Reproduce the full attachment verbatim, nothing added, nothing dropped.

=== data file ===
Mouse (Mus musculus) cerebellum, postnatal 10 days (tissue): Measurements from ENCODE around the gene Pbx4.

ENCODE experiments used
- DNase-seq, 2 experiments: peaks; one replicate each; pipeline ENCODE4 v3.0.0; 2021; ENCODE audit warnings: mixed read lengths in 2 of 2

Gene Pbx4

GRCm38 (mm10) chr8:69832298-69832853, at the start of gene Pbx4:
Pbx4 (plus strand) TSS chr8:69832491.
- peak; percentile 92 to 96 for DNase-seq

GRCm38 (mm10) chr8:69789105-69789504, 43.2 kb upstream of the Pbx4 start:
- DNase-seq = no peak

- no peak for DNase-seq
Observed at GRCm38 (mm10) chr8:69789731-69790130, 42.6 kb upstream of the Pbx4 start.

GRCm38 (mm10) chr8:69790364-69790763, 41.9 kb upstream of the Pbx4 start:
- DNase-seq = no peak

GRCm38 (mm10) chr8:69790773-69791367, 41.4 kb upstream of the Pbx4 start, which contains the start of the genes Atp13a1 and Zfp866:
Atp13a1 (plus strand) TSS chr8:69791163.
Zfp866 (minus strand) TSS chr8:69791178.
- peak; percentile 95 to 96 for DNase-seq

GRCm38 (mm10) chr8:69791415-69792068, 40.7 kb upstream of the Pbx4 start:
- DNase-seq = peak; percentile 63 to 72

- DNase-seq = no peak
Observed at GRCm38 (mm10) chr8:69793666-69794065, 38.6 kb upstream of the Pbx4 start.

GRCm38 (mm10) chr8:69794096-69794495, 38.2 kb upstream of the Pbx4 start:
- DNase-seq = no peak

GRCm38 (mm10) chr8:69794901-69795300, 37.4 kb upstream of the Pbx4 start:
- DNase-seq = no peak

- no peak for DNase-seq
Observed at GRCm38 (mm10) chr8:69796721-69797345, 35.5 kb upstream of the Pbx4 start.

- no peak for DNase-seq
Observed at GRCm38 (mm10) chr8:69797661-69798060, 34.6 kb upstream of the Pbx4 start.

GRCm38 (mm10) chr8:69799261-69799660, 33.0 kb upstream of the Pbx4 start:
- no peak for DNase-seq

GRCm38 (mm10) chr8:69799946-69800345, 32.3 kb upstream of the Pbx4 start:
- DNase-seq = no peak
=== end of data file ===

Mouse (Mus musculus) cerebellum, postnatal 10 days (tissue): Measurements from ENCODE around the gene Pbx4.

ENCODE experiments used
- DNase-seq, 2 experiments: peaks; one replicate each; pipeline ENCODE4 v3.0.0; 2021; ENCODE audit warnings: mixed read lengths in 2 of 2

Gene Pbx4

GRCm38 (mm10) chr8:69832298-69832853, at the start of gene Pbx4:
Pbx4 (plus strand) TSS chr8:69832491.
- peak; percentile 92 to 96 for DNase-seq

GRCm38 (mm10) chr8:69789105-69789504, 43.2 kb upstream of the Pbx4 start:
- DNase-seq = no peak

- no peak for DNase-seq
Observed at GRCm38 (mm10) chr8:69789731-69790130, 42.6 kb upstream of the Pbx4 start.

GRCm38 (mm10) chr8:69790364-69790763, 41.9 kb upstream of the Pbx4 start:
- DNase-seq = no peak

GRCm38 (mm10) chr8:69790773-69791367, 41.4 kb upstream of the Pbx4 start, which contains the start of the genes Atp13a1 and Zfp866:
Atp13a1 (plus strand) TSS chr8:69791163.
Zfp866 (minus strand) TSS chr8:69791178.
- peak; percentile 95 to 96 for DNase-seq

GRCm38 (mm10) chr8:69791415-69792068, 40.7 kb upstream of the Pbx4 start:
- DNase-seq = peak; percentile 63 to 72

- DNase-seq = no peak
Observed at GRCm38 (mm10) chr8:69793666-69794065, 38.6 kb upstream of the Pbx4 start.

GRCm38 (mm10) chr8:69794096-69794495, 38.2 kb upstream of the Pbx4 start:
- DNase-seq = no peak

GRCm38 (mm10) chr8:69794901-69795300, 37.4 kb upstream of the Pbx4 start:
- DNase-seq = no peak

- no peak for DNase-seq
Observed at GRCm38 (mm10) chr8:69796721-69797345, 35.5 kb upstream of the Pbx4 start.

- no peak for DNase-seq
Observed at GRCm38 (mm10) chr8:69797661-69798060, 34.6 kb upstream of the Pbx4 start.

GRCm38 (mm10) chr8:69799261-69799660, 33.0 kb upstream of the Pbx4 start:
- no peak for DNase-seq

GRCm38 (mm10) chr8:69799946-69800345, 32.3 kb upstream of the Pbx4 start:
- DNase-seq = no peak